Breastfeeding: When to start weaning

Think you're ready to phase out breastfeeding? Here's how to start weaning your little one.

Photo: iStockphoto
Photo: iStockphoto

“I was really nervous about weaning,” says Toronto mom Molly Crealock. “But it was kind of OK.” Her son Charlie was 13 months old and headed to daycare when she decided to cut out his daytime feeds. Her main tactic was to distract Charlie with activities whenever he would typically nurse. It took about a year for him to be fully weaned. This gradual process is exactly what Oakville, Ont., lactation consultant Ashley Pickett would recommend, if you’re able to do so. “For example, if a baby is 12 months old and a mom knows that by 18 months she wants to have weaned her baby, then developing a plan over those six months and doing it gradually is going to be healthier for the child and for the mom,” she says. Sometimes, moms want to wean because they feel they need more space and that’s OK, says Pickett. But it doesn’t have to be an all-or-nothing thing. Setting up boundaries around nursing — like only breastfeeding at bedtime — is a great way to start.

I night-weaned my son, Leo, cold turkey when he was two and a half. I was ready, and I thought he was, too. We co-sleep, and when he wanted to nurse in the middle of the night, I just held him and explained that nursing was just for daytime now. (It may seem funny, but I told him that my breasts go to bed at night, too, just like he does.) He was upset at first — as was I — but after a couple rough nights, I tried to remain calm, and things worked out.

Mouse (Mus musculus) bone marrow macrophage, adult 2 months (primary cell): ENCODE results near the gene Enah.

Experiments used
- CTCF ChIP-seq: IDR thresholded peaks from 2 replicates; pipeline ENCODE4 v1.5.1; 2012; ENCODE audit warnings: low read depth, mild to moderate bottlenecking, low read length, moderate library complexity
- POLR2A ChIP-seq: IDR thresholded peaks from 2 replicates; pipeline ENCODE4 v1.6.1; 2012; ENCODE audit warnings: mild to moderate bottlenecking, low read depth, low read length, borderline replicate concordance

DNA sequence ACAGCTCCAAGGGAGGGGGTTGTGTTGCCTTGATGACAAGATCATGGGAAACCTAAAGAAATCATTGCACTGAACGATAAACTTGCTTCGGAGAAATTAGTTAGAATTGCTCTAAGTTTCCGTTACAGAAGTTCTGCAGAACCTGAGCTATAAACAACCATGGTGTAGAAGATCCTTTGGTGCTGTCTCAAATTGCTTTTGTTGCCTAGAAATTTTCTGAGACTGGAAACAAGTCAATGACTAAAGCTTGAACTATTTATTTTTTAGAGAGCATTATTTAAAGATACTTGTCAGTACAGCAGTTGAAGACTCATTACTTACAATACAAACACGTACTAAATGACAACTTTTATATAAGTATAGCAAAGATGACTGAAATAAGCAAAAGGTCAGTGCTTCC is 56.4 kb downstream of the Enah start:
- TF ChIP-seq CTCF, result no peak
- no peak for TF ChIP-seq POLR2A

Pickett says it takes up to a week for a woman’s body to adjust to changes like removing one of the daily feedings. She suggests waiting about two to three weeks, or longer, before eliminating a second feeding. When there’s enough time for the milk supply to decrease, there’s less chance of discomfort and blocked ducts. To cope with pain or engorgement, Pickett suggests moms hand-express a bit of milk at the normal feeding time (but do not pump, because that encourages more milk production). Cold compresses or ibuprofen may also help.

Another reason to take your time is to avoid potential mood swings and depression — the hormones related to breastfeeding and weaning can cause emotional changes. You may feel a sense of loss or grief after weaning. For many women, breastfeeding is a strong way to connect with their baby, and it can be surprisingly sad when that stage comes to an end.

“Breastfeeding is way more than just milk,” says Pickett. “When you take away the act of nursing, replace it with other forms of bonding like songs, stories, cuddles or napping together.” (This is why the last feedings to go, according to Pickett, are usually the early morning and bedtime ones.)

It may be easiest to eliminate feedings that are associated with meals, when you can substitute with healthy snacks instead. You can also put some expressed milk in a sippy cup and read her a story when she would normally nurse, then transition to something other than breastmilk.

If you have to wean on a tight timeline, perhaps due to health reasons, break out your day planner. “If your baby is feeding eight times a day, and you have to wean in two weeks, you’d want to take away one of those breastfeeds every two days,” Pickett explains. It may also be worthwhile to ask your doctor to research medications that are safe for breastfeeding women.

A version of this article appeared in our April 2013 issue with the headline “Weaning your toddler,” p. 66.

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